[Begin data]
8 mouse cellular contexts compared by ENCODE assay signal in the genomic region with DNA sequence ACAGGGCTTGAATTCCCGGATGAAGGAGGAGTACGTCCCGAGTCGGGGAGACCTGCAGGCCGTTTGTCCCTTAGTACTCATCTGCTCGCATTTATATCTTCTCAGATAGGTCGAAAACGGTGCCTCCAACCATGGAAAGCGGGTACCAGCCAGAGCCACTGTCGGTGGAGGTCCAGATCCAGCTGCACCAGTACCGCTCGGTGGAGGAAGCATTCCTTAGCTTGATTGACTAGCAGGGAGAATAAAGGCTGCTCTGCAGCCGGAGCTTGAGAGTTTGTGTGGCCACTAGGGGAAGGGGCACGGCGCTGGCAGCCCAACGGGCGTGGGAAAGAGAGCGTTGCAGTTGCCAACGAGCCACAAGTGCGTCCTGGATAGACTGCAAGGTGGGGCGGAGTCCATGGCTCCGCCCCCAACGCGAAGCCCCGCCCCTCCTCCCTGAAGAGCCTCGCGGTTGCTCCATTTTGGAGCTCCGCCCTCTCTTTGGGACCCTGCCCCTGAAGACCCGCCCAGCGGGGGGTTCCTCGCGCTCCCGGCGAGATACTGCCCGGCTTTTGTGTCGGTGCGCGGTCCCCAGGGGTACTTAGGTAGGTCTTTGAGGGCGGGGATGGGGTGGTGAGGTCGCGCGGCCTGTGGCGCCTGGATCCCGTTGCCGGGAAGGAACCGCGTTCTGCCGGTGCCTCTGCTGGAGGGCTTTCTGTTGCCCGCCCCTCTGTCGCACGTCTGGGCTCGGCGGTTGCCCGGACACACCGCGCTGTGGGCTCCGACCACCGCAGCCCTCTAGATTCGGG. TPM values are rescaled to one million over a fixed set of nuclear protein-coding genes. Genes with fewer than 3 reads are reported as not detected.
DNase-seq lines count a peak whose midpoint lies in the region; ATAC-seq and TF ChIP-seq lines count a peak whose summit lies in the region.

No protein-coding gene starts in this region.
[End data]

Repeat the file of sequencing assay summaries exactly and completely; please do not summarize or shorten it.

8 mouse cellular contexts compared by ENCODE assay signal in the genomic region with DNA sequence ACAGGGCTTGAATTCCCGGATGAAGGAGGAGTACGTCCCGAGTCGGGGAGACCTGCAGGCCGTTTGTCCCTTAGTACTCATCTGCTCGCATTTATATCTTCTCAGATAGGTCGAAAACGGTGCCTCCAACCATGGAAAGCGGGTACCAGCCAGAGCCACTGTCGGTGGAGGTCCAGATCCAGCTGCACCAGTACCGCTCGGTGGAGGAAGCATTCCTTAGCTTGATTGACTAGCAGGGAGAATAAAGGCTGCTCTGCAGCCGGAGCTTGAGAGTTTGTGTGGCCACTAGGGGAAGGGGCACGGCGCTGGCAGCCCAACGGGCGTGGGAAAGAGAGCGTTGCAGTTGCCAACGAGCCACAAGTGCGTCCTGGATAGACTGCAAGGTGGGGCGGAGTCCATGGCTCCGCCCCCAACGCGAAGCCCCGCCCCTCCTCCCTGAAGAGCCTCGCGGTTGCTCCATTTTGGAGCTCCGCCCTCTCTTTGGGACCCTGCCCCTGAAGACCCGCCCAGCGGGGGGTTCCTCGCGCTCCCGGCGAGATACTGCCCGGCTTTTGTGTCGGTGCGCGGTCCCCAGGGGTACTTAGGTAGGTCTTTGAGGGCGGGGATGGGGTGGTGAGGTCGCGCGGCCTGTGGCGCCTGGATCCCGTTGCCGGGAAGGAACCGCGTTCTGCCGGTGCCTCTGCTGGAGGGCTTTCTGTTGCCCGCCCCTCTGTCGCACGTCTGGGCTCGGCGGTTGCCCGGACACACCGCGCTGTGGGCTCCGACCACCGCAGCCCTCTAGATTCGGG. TPM values are rescaled to one million over a fixed set of nuclear protein-coding genes. Genes with fewer than 3 reads are reported as not detected.
DNase-seq lines count a peak whose midpoint lies in the region; ATAC-seq and TF ChIP-seq lines count a peak whose summit lies in the region.

No protein-coding gene starts in this region.